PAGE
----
Recent comments by Mark Zuckerberg—thus far hardly known as a China critic—suggest that Facebook is abandoning its charm offensive aimed at China and shifting toward its own flavor of an “America First” policy. After years of trying to enter the Chinese market, Zuckerberg now unabashedly invokes the specter of Chinese dominance in technology to thwart critics. For instance, Zuckerberg recently told the House Financial Services Committee that his Libra cryptocurrency experiment would “extend America’s financial leadership,” while warning Congress of China’s progress in cryptocurrency technology. However, some view Facebook’s change as a sleight of hand designed to divert attention away from the company’s mistakes.
“China’s a great country”—said Zuckerberg, employing the full extent of his Mandarin proficiency at a Tsinghua University conference in 2014. The next year saw Zuckerberg jogging through a smog-covered Tiananmen Square and meeting with President Xi Jinping in Seattle. During these years, Facebook worked hard to reverse China’s decision in 2009 to ban its website, a decision made amidst Uyghur riots in China’s Xinjiang province. But Facebook made little progress: Facebook did not utilize a 2015 permit to open an office in Beijing and only briefly registered before quickly taking down a subsidiary in Hangzhou in 2018.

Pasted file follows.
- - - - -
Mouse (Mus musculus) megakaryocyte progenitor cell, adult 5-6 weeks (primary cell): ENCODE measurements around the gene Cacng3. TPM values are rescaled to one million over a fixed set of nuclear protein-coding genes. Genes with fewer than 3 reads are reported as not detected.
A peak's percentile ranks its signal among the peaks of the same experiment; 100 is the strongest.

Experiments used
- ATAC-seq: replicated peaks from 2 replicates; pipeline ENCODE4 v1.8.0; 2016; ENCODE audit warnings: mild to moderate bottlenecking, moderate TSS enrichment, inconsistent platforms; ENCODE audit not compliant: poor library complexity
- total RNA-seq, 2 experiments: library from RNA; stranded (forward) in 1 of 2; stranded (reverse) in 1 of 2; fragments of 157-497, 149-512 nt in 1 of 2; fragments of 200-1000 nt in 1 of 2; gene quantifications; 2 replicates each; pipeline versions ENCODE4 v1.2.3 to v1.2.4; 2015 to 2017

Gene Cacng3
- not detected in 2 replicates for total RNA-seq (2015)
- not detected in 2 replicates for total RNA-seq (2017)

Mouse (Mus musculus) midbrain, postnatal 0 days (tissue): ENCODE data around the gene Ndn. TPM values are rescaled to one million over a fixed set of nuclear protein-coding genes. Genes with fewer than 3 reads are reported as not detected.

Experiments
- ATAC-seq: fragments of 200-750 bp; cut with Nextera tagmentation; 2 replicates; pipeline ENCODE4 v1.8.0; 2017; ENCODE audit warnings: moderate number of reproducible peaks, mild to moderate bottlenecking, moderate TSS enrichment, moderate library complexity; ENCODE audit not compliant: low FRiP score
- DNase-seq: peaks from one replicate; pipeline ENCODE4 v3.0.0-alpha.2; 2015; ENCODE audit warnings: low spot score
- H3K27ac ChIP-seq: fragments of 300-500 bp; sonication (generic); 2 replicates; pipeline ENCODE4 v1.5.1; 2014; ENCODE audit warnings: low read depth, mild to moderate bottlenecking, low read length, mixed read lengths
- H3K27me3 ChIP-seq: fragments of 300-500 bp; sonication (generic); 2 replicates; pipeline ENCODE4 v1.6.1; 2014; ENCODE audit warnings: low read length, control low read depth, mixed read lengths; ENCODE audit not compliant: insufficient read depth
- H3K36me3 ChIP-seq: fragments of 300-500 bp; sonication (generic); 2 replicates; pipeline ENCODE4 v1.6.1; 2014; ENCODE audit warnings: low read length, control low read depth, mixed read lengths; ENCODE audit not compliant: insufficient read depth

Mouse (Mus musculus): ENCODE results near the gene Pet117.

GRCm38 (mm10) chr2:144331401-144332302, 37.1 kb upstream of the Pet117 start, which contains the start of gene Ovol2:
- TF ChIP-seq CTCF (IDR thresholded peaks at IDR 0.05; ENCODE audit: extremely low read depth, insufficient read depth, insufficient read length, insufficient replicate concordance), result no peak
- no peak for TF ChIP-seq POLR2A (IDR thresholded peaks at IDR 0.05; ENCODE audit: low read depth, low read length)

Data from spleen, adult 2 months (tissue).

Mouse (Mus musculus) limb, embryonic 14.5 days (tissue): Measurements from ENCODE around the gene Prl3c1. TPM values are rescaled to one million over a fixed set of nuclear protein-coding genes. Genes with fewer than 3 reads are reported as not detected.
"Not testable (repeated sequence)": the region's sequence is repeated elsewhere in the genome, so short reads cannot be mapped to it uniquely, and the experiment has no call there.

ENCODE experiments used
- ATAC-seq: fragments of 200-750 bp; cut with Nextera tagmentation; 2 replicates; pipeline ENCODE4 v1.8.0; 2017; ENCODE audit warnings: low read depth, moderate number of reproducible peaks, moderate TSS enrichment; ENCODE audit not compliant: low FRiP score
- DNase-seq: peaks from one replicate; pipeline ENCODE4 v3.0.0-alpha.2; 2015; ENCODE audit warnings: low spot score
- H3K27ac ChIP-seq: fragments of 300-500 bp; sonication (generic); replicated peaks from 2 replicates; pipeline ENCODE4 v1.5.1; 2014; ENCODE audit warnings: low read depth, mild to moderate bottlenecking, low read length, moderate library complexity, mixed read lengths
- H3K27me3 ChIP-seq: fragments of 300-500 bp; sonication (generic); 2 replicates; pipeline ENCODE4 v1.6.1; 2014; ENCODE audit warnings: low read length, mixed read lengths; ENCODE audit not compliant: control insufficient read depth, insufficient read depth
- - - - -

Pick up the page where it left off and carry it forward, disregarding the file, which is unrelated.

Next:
Facebook now seems to have abandoned its efforts to scale the Great Firewall of China altogether. Instead, Zuckerberg has started to characterize Facebook as the antithesis of Chinese authoritarianism. Speaking at Georgetown University in October this year—at an event named “Standing for Voice and Free Expression”—Zuckerberg warned that “China is building its own internet focused on very different values.” Zuckerberg called attention to “our services, like Whatsapp, [that] are used by protesters and activists everywhere,” in contrast to “TikTok, the Chinese app…. [where] mentions of these protests are censored.” Meanwhile, in August, Facebook deleted accounts attempting to undermine the protests in Hong Kong.
At the same time, Facebook is facing a litany of antitrust probes, hostile central banks, privacy investigations, and other challenges. Facebook is currently under three antitrust investigations in the United States, respectively launched by the Federal Trade Commission (FTC), Congress, and a group of 47 attorneys-general. In Europe, governments and central banks have set a “very high bar” for regulatory approval of Libra. In July, Facebook paid $5 billion to settle privacy cases with the FTC. And this month, California’s attorney general filed a lawsuit against Facebook, alleging non-compliance with inquiries over its privacy management. Further, prominent people, such as presidential candidate Elizabeth Warren and Facebook co-founder Chris Hughes, now argue that Facebook should be broken up. It is against this backdrop that Zuckerberg tries to take the moral high ground by emphasizing American values and looming Chinese dominance—to conquer the hearts and minds of the voting public, if not the regulators and politicians.